Irish politician
Born 1683 Died 1748

John Perceval, partner with J. E. Oglethorpe in founding the American colony of Georgia, was created earl in 1733. He claimed descent from the Egmonts of Flanders, but his title was taken from the place in County Cork where the family residence stood. Its name of Burton House, and that of Burton manor which formed part of the family estates, were a reminiscence of Burton in Somerset, where was the earlier English family property of his great-great-grandfather Richard Perceval (1550-1620), Burghley's secret agent, and author of a Spanish dictionary published in 1591, whose son Sir Philip Perceval (1605-1647) acquired the Irish estates by judicious use of his opportunities as commissioner for land titles and of his interest at court. Sir Philip's son John, grandfather of the 1st earl, was made a baronet in 1661. The first Earl of Egmont (who had been made Baron Perceval in 1715, and Viscount Perceval in 1723) is chiefly important for his connexion with the colonization of Georgia, and for his voluminous letters and writings on biography and genealogy.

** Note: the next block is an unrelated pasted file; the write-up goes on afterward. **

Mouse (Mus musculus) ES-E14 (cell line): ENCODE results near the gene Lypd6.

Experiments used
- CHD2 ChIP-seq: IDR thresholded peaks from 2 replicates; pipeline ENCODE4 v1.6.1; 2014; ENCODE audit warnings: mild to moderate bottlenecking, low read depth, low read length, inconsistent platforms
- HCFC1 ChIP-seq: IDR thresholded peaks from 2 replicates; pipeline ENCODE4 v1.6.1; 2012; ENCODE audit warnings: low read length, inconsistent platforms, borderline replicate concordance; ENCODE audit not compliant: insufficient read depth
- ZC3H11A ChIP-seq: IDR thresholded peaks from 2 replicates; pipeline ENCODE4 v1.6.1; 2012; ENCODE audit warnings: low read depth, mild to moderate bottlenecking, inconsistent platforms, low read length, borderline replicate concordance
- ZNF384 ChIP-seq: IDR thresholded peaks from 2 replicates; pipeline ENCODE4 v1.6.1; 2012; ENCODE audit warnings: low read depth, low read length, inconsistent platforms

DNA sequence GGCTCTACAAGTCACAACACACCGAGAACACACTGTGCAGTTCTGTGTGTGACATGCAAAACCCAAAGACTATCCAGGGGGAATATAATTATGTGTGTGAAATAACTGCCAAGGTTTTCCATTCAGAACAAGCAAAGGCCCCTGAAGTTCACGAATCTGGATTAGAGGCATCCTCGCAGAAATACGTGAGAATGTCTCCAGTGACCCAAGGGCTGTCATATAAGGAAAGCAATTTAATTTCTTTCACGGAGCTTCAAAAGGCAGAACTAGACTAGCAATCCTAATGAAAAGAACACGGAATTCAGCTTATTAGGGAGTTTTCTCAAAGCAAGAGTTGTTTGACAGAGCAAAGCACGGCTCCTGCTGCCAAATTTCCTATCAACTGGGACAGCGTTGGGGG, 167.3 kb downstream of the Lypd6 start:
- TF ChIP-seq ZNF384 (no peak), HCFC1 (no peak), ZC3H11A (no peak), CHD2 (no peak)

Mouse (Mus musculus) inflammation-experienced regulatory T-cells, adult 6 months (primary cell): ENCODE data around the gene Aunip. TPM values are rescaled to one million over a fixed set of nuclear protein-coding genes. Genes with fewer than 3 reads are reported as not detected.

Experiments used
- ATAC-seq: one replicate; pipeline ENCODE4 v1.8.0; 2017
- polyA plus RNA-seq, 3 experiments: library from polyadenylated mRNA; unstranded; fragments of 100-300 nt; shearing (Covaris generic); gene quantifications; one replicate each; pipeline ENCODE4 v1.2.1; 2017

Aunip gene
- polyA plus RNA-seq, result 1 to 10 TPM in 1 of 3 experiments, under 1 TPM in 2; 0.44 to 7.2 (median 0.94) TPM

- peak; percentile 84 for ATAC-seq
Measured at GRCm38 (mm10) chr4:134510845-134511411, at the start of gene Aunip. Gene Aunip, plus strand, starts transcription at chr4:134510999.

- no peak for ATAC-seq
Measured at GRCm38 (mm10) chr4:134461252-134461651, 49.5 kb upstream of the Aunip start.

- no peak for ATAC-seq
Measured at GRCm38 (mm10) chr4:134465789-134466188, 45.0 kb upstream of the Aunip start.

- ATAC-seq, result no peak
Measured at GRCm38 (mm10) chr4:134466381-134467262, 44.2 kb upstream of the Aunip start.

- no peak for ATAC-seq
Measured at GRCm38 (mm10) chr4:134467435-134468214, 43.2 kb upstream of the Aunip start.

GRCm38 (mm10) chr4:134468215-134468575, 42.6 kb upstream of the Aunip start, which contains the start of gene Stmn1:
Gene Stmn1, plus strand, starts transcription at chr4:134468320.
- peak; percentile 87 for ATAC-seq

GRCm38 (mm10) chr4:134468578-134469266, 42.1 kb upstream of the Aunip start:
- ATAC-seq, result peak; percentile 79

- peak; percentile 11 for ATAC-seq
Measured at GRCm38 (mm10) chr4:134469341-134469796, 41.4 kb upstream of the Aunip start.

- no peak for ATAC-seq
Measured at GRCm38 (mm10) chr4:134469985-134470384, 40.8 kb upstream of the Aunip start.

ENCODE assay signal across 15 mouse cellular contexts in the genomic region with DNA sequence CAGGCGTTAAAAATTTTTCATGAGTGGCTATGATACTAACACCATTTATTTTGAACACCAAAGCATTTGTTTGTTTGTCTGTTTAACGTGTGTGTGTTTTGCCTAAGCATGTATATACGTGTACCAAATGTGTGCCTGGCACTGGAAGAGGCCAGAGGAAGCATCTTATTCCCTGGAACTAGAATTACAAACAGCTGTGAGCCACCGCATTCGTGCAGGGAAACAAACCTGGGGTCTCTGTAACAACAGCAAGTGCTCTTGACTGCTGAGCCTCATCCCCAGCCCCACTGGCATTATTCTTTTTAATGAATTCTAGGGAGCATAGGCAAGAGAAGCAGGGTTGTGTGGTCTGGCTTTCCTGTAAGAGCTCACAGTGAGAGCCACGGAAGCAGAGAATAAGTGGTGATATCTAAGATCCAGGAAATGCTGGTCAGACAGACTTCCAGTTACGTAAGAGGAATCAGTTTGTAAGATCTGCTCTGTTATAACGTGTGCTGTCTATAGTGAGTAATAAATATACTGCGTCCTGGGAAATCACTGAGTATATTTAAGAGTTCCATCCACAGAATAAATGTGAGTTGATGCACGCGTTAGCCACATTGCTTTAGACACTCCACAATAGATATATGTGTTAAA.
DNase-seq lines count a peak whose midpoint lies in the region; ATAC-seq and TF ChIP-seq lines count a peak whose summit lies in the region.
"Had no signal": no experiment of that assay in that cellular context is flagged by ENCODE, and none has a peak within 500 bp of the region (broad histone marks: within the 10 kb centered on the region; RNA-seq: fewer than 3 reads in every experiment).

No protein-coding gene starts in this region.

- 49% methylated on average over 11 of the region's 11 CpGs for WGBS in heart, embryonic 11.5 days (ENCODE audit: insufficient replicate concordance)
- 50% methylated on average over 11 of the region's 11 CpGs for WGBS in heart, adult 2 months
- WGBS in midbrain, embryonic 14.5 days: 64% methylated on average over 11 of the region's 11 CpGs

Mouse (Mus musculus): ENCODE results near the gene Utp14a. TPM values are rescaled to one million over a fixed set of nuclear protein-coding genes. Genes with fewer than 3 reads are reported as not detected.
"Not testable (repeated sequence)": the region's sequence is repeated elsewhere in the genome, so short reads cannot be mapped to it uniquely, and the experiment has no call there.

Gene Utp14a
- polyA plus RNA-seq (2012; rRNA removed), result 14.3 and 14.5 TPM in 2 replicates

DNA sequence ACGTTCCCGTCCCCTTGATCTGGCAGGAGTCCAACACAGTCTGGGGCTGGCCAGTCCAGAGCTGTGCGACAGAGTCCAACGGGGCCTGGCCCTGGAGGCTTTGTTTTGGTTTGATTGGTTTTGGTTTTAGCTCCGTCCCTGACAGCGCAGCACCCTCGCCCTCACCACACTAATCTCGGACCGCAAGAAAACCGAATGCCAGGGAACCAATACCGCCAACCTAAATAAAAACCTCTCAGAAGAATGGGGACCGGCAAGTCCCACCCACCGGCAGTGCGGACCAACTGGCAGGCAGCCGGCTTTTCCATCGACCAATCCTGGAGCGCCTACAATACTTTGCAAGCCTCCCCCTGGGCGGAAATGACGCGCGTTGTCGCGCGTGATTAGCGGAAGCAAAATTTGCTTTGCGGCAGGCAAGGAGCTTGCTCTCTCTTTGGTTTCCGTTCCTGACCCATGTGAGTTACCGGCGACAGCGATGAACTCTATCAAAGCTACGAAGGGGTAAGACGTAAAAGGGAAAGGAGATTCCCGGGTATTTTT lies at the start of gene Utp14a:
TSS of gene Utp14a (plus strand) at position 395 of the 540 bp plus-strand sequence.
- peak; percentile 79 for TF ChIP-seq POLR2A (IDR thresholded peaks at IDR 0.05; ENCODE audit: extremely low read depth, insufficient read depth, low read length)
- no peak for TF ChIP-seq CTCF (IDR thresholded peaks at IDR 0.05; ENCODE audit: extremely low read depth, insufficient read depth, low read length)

Extracted from the entry for EGMONT, EARLS OF in the 1911 Encyclopedia Britannica, the text of which lies within the public domain.